Glorious morning! We discover that our bodies are not too sore to move! In fact we get up early, we repack, we breakfast, and actually start our hike an hour earlier than yesterday. We are not really breakfast eaters, and this breakfast is huge; eggs, toast, potatoes.
We have each developed blisters; not from our shoes, but from toes rubbing each other!
No problem; tape, antibiotic cream, two Advil and we’re set.
Today our walk consists of wide open beaches, miles of quiet, and birds, Birds scampering, birds flying, birds walking. And today we see dead birds in various stages of decay. We see birds with nothing left but feathers, we see birds being eaten by other birds, we see birds lame, and about to be dead birds. What we have noticed is that a lame bird will sit very still on the beach, unflinching as you approach. If the instinct for fight or flight cannot protect you, just sit quietly until you absolutely must move. Now when we see a still bird on the beach as we approach, we redirect our steps to cut a wide swath around him.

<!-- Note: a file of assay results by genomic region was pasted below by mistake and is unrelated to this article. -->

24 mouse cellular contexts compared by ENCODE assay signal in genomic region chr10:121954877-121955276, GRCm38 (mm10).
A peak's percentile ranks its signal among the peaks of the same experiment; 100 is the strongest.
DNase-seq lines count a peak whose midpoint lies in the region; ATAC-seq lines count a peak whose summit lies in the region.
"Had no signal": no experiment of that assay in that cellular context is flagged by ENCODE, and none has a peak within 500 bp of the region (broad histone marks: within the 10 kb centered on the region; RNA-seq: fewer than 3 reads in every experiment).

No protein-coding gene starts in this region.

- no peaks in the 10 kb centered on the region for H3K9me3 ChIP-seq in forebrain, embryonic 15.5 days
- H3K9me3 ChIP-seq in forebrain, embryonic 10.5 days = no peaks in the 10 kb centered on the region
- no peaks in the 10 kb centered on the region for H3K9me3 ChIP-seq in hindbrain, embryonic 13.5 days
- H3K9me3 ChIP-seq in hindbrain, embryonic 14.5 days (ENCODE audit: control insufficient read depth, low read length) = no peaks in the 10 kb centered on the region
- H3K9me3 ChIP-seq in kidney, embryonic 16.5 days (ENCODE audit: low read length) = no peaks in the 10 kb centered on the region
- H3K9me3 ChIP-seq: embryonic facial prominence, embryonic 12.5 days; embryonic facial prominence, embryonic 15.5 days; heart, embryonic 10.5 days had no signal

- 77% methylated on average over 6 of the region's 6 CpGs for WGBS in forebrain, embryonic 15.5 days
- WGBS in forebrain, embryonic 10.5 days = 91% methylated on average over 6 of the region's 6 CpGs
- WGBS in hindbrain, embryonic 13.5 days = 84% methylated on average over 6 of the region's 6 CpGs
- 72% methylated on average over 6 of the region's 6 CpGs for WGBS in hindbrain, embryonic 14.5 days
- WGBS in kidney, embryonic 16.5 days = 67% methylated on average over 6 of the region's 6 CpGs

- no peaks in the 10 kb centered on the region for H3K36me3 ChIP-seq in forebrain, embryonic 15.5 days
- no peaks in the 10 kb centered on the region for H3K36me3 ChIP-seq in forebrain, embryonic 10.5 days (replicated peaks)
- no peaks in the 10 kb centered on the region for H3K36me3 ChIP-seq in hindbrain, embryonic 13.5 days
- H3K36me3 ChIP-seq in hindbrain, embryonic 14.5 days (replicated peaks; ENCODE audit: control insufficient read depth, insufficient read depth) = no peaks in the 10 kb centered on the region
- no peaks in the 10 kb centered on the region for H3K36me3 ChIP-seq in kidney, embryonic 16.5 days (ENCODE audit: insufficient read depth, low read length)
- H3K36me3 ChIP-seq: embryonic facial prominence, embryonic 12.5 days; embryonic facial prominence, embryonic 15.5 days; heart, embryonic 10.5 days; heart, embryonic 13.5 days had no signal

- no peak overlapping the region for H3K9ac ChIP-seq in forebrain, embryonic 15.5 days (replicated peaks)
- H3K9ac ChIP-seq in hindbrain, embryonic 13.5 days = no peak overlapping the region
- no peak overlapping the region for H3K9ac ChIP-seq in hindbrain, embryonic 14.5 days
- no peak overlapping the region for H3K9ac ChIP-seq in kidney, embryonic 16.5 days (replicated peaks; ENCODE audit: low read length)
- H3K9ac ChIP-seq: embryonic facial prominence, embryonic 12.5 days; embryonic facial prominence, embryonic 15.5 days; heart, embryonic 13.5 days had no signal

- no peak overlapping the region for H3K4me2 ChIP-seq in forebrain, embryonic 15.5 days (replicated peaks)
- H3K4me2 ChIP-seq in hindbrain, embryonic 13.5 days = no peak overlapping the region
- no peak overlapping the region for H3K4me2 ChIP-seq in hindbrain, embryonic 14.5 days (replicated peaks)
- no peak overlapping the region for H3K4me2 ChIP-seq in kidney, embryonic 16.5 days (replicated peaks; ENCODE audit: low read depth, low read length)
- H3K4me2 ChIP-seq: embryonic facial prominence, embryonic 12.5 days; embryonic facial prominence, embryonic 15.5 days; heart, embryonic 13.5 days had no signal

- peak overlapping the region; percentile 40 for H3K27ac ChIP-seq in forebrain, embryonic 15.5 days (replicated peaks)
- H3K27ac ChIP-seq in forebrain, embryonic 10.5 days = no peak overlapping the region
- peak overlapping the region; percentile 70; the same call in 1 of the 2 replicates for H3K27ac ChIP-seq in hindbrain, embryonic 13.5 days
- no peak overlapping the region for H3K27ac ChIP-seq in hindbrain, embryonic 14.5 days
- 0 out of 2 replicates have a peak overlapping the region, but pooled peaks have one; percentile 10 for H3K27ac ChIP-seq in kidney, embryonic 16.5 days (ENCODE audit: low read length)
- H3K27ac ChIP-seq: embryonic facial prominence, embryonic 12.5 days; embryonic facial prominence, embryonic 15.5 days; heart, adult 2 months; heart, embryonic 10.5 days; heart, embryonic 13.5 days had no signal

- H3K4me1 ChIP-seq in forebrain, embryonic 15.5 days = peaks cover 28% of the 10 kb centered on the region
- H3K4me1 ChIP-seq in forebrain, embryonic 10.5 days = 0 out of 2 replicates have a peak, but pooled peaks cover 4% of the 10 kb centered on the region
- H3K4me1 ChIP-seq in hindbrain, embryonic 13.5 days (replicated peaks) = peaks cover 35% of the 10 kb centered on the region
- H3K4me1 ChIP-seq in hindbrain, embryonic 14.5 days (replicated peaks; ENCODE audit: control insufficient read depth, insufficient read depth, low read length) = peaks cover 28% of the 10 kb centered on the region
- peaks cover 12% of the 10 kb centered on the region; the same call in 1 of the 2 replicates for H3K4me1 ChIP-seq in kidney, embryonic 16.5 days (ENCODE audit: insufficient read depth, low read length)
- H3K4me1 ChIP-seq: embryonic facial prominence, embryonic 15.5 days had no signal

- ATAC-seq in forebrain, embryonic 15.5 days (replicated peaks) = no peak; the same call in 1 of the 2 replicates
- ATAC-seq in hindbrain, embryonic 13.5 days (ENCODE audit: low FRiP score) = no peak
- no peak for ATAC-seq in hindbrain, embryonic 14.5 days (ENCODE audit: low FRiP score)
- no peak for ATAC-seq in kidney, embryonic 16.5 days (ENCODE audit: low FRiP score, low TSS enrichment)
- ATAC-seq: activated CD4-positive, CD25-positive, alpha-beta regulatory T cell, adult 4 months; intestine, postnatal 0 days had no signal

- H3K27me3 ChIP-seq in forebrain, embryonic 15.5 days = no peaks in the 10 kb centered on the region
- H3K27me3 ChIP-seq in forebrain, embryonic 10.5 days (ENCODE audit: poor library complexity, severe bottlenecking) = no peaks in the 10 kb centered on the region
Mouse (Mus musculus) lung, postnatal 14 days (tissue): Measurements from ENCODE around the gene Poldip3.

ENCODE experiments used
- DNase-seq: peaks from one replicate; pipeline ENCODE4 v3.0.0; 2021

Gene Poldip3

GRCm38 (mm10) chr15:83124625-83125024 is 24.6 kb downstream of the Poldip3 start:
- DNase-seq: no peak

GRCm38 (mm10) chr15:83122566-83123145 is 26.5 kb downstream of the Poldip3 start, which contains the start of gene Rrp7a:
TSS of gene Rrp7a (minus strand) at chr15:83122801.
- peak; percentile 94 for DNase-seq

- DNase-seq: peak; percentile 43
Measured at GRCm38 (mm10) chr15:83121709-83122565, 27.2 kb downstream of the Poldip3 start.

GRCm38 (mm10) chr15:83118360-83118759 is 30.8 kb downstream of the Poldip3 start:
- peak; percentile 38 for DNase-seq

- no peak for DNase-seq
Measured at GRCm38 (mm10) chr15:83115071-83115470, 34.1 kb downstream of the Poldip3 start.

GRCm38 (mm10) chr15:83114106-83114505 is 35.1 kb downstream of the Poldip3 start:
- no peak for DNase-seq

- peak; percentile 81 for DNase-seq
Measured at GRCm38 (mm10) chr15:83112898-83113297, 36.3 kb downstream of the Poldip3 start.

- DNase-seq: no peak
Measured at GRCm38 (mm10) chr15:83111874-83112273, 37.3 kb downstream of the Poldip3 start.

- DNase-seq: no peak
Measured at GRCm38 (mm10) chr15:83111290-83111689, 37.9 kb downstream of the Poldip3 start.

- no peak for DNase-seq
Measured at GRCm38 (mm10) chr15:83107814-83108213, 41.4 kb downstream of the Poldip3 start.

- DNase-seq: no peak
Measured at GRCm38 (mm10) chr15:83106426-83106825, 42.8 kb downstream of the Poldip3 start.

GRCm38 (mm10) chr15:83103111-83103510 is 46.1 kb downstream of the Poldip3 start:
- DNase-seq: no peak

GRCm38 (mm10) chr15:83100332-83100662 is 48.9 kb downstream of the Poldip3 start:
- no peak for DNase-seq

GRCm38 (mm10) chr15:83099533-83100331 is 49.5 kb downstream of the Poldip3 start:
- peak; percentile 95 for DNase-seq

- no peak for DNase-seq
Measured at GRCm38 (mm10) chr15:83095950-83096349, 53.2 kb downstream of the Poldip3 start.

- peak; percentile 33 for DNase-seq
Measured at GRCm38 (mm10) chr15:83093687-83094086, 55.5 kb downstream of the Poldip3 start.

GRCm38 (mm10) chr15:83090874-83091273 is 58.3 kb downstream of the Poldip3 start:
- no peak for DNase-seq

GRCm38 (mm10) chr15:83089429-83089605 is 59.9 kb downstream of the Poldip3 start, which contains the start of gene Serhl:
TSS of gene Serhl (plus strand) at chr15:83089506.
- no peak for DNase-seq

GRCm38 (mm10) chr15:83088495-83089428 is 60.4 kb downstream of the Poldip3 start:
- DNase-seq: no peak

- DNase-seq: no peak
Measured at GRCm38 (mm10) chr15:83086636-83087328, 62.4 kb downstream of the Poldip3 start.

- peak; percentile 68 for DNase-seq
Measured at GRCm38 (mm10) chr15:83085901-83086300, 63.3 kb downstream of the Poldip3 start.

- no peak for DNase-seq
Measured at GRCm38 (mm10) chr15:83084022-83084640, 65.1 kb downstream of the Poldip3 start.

Today we see carcasses of seals, otters or dolphins. Apparently either the tastiest, or the most accessible portion of a dead mammal is the viscera. Today we see an injured otter sitting on the sand just at waters edge. We approached too close, as he hauls his broken body back into the surf.
Of course, every animal on land, every animal in the air, or sea will die. I just hate to see them hurt.
Yesterday must have been the prelude to solitude, as today is all beach walking except for a short interlude on a paved path through the Pajaro Dunes development of homes and condominiums. We play the game ‘which house would you want to live in?’. In the near distance we see green fields of agricultural crops surrounding the town of Watsonville.
Once we reach Moss Landing Harbor and turn eastward towards the Elkhorn Slough, we are delighted with the abundance of otters, seals, and birds. We take some time to sight our binoculars on an otter twirling his body in and out of the waterline and rotating head to tail.
We arrive at the Captains Inn, are greeted profusely by the InnKeep, then shown to our lovely room sitting right at the slough edge. A large tub for two, soaking salts and a picture window overlooking the water just about end the day. We are able to muster the energy to seek out Phil’s Fishmarket; local color, a steamy bowl of Cioppino for two, and live Blue Grass music.